A nonprofit organization, Freecycle has local groups all over the world where members can post items they want to give away or request items they need. Everything is free, with the goal of keeping usable items out of landfills.
It’s a feel-good site, in other words. And though items on offer can be hit or miss, if you live in a reasonably populated area, they’re often more hit than not.
Don’t be a victim. Never pay for delivery of a Freecycle item.
The incidence of scams is on the increase, on Freecycle and elsewhere. Here’s how you can identify a likely scam:
The offering member claims to have recently moved or posted to the wrong Town group and they need money to send the item to you.
The post contains a photo of an email address.
The subject of the post uses unusual punctuation or odd symbols, such as ~.ṀusicaĮ Įnstruments~
The offer seems too good to be true, especially if the member has recently joined Freecycle or posted the item to multiple towns that aren’t near each other.
Any time you find a suspicious post, or are asked to pay for an item or delivery of an item, please use the “Report” button on the post detail page, or send a message to your town moderators. Please don’t become a victim of another delivery scam!
Thanks for helping keep scammers out of Freecycle!
Freecycle Network in 2003 when he couldn’t find a place to recycle a perfectly good bed. The website started as a small group of friends and has grown to over 10 million members in 5,000 online communities across 110 countries. Volunteers moderate the groups, and Beal estimates members kept more than 807 million pounds of used items out of landfills in the last year alone.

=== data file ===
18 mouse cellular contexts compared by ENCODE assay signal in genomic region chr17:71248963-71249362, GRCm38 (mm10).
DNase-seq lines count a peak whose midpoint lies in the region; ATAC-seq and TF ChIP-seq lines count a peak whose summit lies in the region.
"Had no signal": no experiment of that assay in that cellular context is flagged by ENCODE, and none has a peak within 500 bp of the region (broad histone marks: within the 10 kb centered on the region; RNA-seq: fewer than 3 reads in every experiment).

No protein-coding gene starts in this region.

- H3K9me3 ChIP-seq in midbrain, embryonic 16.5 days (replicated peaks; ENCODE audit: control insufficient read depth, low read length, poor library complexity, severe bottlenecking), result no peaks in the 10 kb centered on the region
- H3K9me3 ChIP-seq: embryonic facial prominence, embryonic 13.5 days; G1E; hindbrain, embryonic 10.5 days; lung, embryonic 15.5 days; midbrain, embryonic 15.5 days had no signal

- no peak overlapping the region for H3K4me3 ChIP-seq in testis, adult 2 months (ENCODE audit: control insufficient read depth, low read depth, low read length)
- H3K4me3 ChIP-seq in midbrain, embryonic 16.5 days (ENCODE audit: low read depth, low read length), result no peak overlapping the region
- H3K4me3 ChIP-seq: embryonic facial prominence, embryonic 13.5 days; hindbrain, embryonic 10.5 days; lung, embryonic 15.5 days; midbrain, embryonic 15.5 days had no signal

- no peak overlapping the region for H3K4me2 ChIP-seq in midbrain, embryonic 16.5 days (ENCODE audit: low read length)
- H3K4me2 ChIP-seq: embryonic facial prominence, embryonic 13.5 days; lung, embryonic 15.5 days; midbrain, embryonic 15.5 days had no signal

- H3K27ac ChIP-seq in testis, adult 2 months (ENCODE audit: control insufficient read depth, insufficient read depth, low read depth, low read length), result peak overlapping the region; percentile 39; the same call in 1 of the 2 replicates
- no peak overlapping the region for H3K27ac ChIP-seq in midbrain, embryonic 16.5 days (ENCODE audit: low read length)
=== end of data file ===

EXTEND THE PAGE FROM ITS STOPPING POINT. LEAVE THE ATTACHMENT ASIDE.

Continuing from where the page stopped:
Summer is a popular time for yard and garage sales, and you can get rid of unwanted stuff you might not need at your new home. Alternatively, you can donate your housewares, books, clothes, and other items to local charity organizations.
‘Thank you so much again for lending it, and for the swag; we generated lots of excitement about FreeCycle on campus and saw a big increase in engagement with our town!! We had a few local businesses donate sustainable items like tote bags, a gift card to a local vegan restaurant, and a free repair for Birkenstocks which we drew winners for from a raffle of all the new and engaged users. I’m attaching a picture of the table as well as one of the BLUElab Metro Waste Reduction team. I apologize that we didn’t get one of all of us together at the table, we were often working in shifts of 2-3 at a time to accommodate class schedules.’
Information provided by Stephanie Smith of the University Of Michigan
The idea behind giveaway groups like Freecycle or Buy Nothing that started in neighborhoods has evolved to travel. It has created an ecosystem within these pay-it-forward movements where travelers pass on free stuff at the end of a trip by sharing the location of the loot on social media.